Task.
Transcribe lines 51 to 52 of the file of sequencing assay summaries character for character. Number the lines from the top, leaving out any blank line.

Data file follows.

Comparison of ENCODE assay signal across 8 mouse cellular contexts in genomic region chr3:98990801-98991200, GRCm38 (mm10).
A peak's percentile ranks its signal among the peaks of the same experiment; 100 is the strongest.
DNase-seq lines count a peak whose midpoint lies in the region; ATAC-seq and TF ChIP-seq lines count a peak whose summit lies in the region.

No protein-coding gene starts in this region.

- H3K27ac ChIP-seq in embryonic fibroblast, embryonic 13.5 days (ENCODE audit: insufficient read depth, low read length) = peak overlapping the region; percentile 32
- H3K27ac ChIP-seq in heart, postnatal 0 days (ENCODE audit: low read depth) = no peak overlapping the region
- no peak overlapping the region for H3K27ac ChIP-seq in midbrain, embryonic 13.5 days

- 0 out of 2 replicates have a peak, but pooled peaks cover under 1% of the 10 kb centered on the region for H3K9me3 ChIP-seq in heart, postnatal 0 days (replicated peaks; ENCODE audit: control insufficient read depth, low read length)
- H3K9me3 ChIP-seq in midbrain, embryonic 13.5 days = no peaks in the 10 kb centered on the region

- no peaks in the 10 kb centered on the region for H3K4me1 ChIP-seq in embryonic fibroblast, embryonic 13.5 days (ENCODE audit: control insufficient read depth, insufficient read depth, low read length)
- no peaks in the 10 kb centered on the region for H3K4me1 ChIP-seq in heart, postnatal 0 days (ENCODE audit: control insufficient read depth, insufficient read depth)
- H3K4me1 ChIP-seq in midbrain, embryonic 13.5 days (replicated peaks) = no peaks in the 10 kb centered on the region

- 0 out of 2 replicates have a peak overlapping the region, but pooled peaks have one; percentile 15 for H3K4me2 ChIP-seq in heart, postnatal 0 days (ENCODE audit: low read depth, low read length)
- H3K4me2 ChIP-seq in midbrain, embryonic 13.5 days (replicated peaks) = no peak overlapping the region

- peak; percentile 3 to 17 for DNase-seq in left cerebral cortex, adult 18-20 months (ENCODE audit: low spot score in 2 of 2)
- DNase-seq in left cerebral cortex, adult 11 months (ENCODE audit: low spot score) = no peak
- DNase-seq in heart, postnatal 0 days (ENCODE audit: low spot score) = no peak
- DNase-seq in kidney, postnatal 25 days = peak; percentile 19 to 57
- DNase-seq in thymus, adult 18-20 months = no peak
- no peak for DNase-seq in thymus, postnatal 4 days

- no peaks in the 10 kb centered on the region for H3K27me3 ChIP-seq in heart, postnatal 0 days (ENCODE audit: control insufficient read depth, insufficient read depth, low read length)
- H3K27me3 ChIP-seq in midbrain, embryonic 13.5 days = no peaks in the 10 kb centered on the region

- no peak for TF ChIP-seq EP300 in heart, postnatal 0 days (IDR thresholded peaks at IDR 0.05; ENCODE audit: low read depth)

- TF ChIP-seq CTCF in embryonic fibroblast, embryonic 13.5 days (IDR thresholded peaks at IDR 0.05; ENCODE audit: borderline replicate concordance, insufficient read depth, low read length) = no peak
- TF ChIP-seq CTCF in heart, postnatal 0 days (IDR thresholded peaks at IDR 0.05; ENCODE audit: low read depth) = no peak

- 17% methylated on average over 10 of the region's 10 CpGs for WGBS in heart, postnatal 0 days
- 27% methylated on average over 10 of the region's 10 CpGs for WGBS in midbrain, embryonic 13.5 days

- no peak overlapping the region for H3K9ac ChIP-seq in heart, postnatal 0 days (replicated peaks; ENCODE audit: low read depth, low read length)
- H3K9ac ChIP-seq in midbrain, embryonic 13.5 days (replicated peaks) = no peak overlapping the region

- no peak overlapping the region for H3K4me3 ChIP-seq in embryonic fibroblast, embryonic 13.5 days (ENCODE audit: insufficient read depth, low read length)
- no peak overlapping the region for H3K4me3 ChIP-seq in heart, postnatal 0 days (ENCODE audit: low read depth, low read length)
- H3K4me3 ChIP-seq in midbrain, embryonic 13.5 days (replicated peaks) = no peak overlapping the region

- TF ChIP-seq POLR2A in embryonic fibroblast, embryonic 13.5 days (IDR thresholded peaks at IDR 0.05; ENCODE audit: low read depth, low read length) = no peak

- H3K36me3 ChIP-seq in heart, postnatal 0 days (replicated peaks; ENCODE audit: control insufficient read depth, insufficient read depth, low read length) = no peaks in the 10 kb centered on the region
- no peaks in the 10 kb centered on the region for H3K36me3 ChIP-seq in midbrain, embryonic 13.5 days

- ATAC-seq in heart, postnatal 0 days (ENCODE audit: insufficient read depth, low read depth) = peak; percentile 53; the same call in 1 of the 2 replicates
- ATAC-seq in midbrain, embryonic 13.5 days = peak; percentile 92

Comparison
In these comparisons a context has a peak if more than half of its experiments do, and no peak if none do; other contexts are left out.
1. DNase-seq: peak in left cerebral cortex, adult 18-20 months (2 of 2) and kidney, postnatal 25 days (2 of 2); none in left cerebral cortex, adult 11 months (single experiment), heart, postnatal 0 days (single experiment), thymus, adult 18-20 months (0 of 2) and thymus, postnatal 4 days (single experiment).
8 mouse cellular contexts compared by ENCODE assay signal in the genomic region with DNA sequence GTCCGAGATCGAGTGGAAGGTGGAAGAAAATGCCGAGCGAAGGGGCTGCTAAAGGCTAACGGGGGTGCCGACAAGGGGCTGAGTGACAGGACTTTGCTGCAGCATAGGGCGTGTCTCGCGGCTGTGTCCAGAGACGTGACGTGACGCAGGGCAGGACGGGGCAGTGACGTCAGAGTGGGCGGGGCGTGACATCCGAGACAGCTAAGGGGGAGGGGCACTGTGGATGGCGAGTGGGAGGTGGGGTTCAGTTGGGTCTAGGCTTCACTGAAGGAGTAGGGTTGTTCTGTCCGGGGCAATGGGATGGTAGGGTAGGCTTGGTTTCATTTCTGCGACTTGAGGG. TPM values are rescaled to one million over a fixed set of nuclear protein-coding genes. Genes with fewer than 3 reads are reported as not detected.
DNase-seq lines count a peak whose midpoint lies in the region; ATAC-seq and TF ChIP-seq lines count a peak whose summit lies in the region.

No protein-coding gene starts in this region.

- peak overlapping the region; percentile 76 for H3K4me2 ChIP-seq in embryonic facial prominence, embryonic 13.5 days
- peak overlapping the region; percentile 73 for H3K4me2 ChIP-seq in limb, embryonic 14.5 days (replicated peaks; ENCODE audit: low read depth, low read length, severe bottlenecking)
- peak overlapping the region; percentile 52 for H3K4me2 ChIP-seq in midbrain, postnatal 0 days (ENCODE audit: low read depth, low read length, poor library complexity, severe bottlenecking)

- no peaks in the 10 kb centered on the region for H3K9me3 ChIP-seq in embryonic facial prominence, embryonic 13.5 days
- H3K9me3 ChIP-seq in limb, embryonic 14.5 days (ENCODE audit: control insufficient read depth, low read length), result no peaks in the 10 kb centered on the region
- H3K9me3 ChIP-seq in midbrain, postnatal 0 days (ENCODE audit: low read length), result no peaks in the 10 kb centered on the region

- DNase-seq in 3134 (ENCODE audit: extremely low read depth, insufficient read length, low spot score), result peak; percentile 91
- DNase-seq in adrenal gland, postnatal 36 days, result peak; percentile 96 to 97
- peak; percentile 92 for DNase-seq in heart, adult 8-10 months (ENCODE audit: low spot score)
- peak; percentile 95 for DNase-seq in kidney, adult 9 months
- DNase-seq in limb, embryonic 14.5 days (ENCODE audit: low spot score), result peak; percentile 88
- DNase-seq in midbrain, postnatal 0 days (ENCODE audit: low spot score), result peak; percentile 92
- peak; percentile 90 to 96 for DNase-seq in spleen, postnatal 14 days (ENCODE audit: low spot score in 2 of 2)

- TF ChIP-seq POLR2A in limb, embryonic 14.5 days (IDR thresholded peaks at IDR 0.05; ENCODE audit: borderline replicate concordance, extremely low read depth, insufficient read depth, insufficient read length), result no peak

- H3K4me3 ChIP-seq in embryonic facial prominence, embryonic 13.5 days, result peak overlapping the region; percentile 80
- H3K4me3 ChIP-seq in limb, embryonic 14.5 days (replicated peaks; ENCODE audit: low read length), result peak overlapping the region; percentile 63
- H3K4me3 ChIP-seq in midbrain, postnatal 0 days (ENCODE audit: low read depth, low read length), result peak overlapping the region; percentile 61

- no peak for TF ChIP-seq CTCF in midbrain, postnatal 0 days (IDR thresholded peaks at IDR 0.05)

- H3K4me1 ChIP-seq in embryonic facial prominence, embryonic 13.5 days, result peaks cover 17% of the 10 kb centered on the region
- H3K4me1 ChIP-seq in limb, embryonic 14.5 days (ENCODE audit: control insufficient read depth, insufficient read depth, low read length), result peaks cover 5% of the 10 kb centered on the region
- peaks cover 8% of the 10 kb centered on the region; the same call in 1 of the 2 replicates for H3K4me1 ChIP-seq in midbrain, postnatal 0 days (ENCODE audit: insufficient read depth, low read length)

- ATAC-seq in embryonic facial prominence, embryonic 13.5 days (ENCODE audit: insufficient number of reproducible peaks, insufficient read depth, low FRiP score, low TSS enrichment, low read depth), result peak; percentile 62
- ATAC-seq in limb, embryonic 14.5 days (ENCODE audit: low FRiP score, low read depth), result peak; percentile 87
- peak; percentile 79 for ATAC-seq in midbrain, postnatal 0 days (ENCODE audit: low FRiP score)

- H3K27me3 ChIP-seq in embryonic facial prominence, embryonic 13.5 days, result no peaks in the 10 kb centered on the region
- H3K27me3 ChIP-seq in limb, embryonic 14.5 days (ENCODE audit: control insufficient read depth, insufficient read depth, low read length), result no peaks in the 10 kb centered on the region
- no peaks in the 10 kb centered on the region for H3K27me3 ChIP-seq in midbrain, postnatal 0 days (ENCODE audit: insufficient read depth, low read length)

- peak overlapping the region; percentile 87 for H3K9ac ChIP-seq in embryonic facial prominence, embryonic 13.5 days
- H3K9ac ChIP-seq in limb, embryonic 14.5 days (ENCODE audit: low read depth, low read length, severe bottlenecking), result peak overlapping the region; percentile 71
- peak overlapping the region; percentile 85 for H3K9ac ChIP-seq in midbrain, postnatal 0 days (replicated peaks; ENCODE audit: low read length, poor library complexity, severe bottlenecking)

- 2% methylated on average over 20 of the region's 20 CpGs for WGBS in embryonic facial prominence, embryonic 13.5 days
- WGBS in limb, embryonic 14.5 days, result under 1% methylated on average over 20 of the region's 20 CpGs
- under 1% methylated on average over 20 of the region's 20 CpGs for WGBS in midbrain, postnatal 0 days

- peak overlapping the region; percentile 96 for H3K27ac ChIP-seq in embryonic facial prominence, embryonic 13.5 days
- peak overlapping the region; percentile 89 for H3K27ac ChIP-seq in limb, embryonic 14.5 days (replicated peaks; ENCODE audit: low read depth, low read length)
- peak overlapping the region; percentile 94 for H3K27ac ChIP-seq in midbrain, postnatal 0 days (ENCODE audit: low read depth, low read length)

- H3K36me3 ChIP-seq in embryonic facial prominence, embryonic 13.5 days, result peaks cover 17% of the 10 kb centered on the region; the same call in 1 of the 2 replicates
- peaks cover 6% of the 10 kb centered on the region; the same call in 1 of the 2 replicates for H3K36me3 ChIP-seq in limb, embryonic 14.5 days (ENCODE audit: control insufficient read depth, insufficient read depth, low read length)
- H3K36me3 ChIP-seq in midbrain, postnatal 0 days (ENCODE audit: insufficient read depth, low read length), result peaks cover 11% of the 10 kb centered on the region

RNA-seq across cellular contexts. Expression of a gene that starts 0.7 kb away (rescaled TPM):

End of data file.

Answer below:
- DNase-seq in adrenal gland, postnatal 36 days, result peak; percentile 96 to 97
- peak; percentile 92 for DNase-seq in heart, adult 8-10 months (ENCODE audit: low spot score)